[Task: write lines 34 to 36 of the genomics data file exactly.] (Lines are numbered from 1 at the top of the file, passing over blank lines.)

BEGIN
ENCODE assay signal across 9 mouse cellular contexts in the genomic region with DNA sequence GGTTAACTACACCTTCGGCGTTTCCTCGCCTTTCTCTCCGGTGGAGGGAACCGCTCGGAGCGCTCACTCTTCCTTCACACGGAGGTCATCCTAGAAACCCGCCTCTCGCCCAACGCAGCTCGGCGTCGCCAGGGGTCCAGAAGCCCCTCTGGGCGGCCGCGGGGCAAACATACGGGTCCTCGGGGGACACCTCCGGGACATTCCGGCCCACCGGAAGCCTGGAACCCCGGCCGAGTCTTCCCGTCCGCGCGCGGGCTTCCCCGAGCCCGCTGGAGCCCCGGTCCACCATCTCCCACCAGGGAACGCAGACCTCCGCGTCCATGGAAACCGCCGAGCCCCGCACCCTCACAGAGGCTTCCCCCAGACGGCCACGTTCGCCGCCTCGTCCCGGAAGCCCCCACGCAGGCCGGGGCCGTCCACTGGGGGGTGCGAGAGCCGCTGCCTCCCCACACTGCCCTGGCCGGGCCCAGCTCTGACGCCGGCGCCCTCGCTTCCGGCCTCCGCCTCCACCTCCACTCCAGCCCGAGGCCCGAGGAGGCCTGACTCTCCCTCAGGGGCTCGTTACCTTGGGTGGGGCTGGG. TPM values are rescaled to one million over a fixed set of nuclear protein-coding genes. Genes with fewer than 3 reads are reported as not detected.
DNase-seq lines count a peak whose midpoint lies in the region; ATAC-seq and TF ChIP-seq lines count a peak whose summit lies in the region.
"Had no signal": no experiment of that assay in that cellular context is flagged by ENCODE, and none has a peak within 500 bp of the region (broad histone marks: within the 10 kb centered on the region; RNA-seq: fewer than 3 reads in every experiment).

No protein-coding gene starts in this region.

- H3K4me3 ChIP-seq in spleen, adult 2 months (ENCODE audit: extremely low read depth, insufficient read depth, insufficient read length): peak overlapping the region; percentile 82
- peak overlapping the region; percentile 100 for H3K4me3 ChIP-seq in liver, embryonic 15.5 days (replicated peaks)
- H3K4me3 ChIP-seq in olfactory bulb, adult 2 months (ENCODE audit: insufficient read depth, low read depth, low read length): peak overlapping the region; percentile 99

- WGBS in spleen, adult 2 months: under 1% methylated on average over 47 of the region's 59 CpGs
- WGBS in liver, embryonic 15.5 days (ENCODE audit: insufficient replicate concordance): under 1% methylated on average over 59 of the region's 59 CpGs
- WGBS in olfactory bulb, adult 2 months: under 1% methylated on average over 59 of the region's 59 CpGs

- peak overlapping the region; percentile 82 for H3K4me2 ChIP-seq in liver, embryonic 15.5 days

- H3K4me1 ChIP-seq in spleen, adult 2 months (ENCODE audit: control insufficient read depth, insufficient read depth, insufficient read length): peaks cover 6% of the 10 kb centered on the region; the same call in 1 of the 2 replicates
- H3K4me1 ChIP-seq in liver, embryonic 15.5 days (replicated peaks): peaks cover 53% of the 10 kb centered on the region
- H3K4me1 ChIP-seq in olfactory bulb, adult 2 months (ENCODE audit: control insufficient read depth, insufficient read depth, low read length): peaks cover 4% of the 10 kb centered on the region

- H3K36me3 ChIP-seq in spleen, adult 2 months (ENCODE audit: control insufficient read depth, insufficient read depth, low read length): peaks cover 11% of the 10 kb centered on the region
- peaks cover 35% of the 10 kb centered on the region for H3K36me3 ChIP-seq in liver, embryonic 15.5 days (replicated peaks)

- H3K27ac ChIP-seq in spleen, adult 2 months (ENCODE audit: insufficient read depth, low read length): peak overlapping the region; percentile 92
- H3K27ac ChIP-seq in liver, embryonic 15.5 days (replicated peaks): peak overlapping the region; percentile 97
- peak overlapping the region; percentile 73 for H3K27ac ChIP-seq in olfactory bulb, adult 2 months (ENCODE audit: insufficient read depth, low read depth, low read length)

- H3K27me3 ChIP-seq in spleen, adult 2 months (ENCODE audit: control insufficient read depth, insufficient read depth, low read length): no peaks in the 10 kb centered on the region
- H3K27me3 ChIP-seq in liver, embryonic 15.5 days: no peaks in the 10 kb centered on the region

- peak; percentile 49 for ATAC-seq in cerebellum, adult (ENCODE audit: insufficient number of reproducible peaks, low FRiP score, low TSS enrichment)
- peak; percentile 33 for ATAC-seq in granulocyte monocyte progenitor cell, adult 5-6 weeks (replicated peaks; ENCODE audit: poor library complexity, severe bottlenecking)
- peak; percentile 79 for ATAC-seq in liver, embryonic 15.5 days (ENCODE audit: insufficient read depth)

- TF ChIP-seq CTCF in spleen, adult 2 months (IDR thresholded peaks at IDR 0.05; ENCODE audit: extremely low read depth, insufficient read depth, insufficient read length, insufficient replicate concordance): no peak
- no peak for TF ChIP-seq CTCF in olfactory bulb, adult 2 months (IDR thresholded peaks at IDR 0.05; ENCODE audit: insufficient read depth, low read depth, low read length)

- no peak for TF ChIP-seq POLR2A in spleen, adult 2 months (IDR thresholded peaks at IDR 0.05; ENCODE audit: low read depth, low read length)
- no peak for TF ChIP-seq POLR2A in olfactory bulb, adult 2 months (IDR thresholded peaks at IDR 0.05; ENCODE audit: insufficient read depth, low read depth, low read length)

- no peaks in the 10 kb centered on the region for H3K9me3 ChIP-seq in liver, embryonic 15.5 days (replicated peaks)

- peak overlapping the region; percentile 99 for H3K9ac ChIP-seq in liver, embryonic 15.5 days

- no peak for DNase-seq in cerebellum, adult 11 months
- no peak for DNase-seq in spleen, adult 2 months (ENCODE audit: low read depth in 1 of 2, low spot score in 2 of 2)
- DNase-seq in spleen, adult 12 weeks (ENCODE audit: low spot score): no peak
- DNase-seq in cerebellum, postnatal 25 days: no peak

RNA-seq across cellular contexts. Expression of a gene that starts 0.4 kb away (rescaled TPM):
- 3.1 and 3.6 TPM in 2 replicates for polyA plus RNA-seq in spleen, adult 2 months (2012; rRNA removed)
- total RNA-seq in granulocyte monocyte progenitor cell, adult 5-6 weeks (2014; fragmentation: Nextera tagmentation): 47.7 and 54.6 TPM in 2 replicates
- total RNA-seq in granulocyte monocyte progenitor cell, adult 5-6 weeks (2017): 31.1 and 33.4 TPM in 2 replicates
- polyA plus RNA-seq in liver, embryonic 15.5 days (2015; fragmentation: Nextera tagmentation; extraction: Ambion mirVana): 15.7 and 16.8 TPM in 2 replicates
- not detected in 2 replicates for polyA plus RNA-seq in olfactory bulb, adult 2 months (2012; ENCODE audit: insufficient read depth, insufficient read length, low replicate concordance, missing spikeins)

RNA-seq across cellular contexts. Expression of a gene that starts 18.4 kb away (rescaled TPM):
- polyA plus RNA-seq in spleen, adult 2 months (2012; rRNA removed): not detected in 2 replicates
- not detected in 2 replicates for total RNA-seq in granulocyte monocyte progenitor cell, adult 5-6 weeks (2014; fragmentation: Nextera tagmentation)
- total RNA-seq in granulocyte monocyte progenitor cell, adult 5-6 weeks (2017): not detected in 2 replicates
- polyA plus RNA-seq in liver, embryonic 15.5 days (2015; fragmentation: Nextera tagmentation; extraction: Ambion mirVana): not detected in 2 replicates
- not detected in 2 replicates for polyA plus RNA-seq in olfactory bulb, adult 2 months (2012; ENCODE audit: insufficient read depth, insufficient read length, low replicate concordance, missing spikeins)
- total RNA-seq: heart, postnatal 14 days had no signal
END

- DNase-seq in cerebellum, postnatal 25 days: no peak

RNA-seq across cellular contexts. Expression of a gene that starts 0.4 kb away (rescaled TPM):
- 3.1 and 3.6 TPM in 2 replicates for polyA plus RNA-seq in spleen, adult 2 months (2012; rRNA removed)